Ethan’s ashes now sit on the mantle in the Saylor living room, where his mother, father, sister and brother gathered this week to talk not only about Ethan’s death but his life.
His younger siblings, Emma, 23, and Adam, 21, recalled the frequent and lengthy voice mails he would leave them, sometimes singing his messages. “Love you more,” he’d tell them often.
“He was a good big brother,” Emma said.
With an IQ of 40, he still believed in Santa and would reach out to hold someone’s hand whenever he walked in the rain or on ice, said his mother, a 55-year-old nurse with a special education degree.
Once, when Ethan took a community college class geared toward special-needs students, he showed up with a laptop and beer in his backpack because he believed that’s what college kids did.
Ethan’s parents encouraged him to be independent, to go places and do things with his aides, whom he helped to hire.
They acknowledge he had a temper that sometimes led to outbursts like the one at the theater. Two weeks earlier, he and an aide had gone to a karaoke bar and had a great time, but Ethan didn’t want to leave at the end of the night In that instance, the bartender, waitresses, and Adam helped persuade him to go.
Patti and Ethan’s father, Ron, have both read through the documents, nearly 200 pages, and said many questions remain for them.
One of the most nagging: Did any of those officers know Ethan?
Ethan had a long-standing fascination with law enforcement. A photo shows him around the age of 9 dressed as a detective, complete with suit and sunglasses. He also had accumulated an impressive collection of badges and baseball caps emblazoned with titles such as “Police, “DEA,” and “Sheriff.”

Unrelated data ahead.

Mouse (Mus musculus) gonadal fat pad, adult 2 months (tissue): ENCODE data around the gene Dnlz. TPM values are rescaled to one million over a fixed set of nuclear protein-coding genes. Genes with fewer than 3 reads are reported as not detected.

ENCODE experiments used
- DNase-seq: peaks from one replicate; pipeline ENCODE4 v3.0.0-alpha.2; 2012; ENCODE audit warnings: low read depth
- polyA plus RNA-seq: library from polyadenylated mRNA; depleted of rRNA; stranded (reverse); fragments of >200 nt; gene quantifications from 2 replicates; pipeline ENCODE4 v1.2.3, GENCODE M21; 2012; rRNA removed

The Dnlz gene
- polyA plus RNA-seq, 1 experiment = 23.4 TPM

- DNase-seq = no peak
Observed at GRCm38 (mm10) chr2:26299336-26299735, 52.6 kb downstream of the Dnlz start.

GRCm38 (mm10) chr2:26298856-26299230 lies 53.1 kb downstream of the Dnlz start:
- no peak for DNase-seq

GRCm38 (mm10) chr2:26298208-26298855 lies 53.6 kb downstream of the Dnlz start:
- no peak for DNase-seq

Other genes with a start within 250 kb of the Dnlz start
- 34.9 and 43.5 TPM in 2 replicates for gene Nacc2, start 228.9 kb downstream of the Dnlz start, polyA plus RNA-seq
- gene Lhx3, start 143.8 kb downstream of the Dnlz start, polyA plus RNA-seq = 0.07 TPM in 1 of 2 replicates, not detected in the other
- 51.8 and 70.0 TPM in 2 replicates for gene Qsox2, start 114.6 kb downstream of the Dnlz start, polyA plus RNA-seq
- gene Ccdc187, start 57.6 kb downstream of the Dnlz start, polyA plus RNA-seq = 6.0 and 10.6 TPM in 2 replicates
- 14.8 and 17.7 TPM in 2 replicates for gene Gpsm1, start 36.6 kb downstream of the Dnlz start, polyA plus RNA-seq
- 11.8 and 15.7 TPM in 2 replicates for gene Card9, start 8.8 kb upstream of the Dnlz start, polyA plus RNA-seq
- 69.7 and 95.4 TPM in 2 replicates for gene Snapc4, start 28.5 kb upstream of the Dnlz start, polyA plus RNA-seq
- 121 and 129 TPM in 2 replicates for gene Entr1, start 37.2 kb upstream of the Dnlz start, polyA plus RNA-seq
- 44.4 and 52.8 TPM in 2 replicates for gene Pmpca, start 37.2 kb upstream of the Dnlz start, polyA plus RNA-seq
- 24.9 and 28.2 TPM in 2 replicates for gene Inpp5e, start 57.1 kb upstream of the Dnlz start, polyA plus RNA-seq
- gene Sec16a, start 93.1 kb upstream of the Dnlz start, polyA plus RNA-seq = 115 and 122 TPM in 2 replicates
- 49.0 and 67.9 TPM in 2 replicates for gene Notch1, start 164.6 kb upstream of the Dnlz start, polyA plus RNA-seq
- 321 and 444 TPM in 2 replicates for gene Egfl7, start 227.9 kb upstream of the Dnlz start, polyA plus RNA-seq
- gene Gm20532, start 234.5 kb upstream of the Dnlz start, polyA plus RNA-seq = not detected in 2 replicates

“He would always say, ‘I am a good guy,’ ” his mother said.
At the same time, she knew that his obsession could be annoying to police. Ethan sometimes called 911 because he wanted one of his aides fired. Other times, he called to ask for a job application. Patti said officials at the sheriff’s department knew to call her back each time so she could assure them it wasn’t an emergency.
In his report about the incident, Sgt. Michael Easterday wrote that Jewell asked him to meet Rochford at the hospital. “He also informed me that the subject was Ethan Sailor (sic),” he wrote. “I was not familiar with Sailor (sic) by name, however, once it was explained where he lived, I was familiar with the history of calls for service at the residence.”
Since the death, four of the witnesses have contacted the family, including one who told them he keeps asking himself, “Why didn’t I intervene?”
In her statement, the witness with the broken ankle asked one of the deputies why “they didn’t just let him sit and watch the movie.”
He told her, she wrote, that the theater’s management wanted him out.
“I’m not a police basher,” said Patti, who took cookies to the sheriff’s office at the end of last year to thank the deputies for their patience with her son. “I don’t want revenge on these men. I don’t feel hatred for these men.”
But she said she wants answers — ones she doesn’t believe are in a report put together by the same agency that employs the deputies. Her family, along with national Down syndrome advocacy groups, have called for an independent investigation by Maryland officials into Ethan’s death.
“There’s a lot we don’t know, and if things continue on this present course, we never will,” Ron Saylor said.
Patti wants to know why the deputies didn’t listen to Ethan’s aide.
“I imagine that officer is asking himself the same thing: Why didn’t he wait?” she said. “There were many points along that entire process where they could have said, ‘A movie ticket isn’t worth this.’ ”
After Ethan’s death, sheriff officials returned to Theater 9 and stopped the movie that was playing. For the inconvenience, the report said, theater management gave patrons free movie passes.